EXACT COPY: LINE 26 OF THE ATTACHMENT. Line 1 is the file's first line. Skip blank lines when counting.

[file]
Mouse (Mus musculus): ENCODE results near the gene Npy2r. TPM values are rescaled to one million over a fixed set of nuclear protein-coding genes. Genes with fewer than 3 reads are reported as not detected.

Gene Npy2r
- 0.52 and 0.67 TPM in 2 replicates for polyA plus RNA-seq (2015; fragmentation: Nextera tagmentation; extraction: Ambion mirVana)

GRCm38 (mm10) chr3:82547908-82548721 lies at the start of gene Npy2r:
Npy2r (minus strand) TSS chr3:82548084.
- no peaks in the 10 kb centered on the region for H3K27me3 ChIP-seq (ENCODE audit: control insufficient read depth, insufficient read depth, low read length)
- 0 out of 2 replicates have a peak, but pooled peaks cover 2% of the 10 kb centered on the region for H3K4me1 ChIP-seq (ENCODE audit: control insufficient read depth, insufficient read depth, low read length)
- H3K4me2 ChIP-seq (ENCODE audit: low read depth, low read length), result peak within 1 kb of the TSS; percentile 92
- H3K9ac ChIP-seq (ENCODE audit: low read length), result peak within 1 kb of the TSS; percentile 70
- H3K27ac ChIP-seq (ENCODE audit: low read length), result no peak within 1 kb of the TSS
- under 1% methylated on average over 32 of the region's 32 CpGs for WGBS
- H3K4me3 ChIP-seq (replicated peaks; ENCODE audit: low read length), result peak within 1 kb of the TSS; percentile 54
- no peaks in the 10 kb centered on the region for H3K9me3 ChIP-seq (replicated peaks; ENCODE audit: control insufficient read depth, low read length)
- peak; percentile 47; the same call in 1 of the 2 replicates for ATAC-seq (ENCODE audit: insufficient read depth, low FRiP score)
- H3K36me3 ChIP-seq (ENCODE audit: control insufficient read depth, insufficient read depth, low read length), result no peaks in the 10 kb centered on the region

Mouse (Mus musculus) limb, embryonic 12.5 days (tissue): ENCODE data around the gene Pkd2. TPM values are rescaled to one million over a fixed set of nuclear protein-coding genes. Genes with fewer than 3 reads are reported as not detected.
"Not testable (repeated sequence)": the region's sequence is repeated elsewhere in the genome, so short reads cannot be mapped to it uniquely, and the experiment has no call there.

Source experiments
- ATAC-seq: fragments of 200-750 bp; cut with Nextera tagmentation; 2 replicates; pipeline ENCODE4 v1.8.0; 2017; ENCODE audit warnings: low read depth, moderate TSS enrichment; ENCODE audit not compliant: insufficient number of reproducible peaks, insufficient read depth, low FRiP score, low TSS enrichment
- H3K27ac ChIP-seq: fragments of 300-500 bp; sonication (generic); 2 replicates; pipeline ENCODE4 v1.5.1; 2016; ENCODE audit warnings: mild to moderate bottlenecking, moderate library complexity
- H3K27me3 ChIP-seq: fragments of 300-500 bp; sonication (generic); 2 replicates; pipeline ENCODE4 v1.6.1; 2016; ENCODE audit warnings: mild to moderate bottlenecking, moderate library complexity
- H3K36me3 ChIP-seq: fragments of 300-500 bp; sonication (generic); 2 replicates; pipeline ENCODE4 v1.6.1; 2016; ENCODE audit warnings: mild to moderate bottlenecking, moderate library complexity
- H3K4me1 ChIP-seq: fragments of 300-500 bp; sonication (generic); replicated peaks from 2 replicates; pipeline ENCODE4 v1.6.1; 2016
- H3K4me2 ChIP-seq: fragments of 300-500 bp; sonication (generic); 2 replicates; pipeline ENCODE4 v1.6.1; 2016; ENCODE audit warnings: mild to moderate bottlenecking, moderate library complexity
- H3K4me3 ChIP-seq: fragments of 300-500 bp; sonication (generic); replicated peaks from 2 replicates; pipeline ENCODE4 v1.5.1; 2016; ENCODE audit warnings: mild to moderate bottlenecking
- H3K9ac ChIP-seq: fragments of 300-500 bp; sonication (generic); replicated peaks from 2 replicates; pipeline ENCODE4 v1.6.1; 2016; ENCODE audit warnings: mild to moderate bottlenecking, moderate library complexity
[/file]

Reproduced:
- H3K9ac ChIP-seq: fragments of 300-500 bp; sonication (generic); replicated peaks from 2 replicates; pipeline ENCODE4 v1.6.1; 2016; ENCODE audit warnings: mild to moderate bottlenecking, moderate library complexity